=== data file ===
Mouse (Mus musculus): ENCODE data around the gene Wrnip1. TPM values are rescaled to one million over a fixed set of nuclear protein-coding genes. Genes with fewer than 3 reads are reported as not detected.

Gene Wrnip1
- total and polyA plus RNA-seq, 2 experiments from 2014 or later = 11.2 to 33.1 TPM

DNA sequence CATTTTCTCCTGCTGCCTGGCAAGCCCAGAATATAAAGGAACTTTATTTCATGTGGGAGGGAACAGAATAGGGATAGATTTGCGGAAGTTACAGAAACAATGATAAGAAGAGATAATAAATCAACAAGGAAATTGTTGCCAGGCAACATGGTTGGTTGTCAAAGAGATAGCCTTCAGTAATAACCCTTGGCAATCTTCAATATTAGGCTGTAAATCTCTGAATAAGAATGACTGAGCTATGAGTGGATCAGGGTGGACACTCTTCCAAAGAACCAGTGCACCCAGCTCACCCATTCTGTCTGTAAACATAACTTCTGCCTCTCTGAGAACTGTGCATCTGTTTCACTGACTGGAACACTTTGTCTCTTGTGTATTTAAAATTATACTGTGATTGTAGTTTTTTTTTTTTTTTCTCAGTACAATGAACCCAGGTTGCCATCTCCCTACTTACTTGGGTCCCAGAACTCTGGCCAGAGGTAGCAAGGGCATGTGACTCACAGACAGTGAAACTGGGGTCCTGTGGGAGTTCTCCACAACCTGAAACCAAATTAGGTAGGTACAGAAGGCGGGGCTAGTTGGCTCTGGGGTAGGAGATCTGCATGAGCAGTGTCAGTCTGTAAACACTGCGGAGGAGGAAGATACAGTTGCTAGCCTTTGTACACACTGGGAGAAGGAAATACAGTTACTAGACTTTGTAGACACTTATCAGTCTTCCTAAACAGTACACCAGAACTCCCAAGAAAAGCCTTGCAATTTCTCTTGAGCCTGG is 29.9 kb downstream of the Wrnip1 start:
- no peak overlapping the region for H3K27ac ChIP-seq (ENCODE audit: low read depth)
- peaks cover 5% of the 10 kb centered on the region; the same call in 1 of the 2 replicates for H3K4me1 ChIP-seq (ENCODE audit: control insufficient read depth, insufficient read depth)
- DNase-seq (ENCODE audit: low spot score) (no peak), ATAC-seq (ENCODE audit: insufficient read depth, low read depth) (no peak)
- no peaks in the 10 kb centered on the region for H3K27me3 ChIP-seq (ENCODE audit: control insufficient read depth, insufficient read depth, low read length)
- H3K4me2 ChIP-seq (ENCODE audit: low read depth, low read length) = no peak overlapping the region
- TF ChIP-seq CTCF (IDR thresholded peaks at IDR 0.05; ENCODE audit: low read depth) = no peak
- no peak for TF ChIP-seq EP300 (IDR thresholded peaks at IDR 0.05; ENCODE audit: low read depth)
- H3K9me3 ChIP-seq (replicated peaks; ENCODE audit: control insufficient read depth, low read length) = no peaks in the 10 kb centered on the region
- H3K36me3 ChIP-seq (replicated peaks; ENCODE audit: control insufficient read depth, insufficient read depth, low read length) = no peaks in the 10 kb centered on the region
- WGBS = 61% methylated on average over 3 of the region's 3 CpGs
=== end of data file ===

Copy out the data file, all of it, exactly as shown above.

Mouse (Mus musculus): ENCODE data around the gene Wrnip1. TPM values are rescaled to one million over a fixed set of nuclear protein-coding genes. Genes with fewer than 3 reads are reported as not detected.

Gene Wrnip1
- total and polyA plus RNA-seq, 2 experiments from 2014 or later = 11.2 to 33.1 TPM

DNA sequence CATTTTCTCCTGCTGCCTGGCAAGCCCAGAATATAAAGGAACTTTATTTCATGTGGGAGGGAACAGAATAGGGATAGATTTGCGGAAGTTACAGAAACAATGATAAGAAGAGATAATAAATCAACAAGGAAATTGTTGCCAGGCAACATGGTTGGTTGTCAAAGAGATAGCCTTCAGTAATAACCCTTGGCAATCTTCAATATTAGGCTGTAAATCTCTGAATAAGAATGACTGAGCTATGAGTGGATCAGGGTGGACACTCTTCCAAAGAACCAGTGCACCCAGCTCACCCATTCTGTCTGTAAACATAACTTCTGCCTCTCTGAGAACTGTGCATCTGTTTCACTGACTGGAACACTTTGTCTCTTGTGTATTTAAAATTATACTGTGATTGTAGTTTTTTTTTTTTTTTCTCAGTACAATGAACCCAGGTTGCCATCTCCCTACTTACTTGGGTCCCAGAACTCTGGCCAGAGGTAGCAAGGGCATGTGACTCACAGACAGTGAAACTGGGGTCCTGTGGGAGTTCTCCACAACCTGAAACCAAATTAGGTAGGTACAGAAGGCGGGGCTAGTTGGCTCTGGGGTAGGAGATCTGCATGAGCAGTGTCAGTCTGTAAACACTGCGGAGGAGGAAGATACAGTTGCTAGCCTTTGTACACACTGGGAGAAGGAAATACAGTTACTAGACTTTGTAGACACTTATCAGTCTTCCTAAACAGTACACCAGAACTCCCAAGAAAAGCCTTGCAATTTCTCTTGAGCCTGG is 29.9 kb downstream of the Wrnip1 start:
- no peak overlapping the region for H3K27ac ChIP-seq (ENCODE audit: low read depth)
- peaks cover 5% of the 10 kb centered on the region; the same call in 1 of the 2 replicates for H3K4me1 ChIP-seq (ENCODE audit: control insufficient read depth, insufficient read depth)
- DNase-seq (ENCODE audit: low spot score) (no peak), ATAC-seq (ENCODE audit: insufficient read depth, low read depth) (no peak)
- no peaks in the 10 kb centered on the region for H3K27me3 ChIP-seq (ENCODE audit: control insufficient read depth, insufficient read depth, low read length)
- H3K4me2 ChIP-seq (ENCODE audit: low read depth, low read length) = no peak overlapping the region
- TF ChIP-seq CTCF (IDR thresholded peaks at IDR 0.05; ENCODE audit: low read depth) = no peak
- no peak for TF ChIP-seq EP300 (IDR thresholded peaks at IDR 0.05; ENCODE audit: low read depth)
- H3K9me3 ChIP-seq (replicated peaks; ENCODE audit: control insufficient read depth, low read length) = no peaks in the 10 kb centered on the region
- H3K36me3 ChIP-seq (replicated peaks; ENCODE audit: control insufficient read depth, insufficient read depth, low read length) = no peaks in the 10 kb centered on the region
- WGBS = 61% methylated on average over 3 of the region's 3 CpGs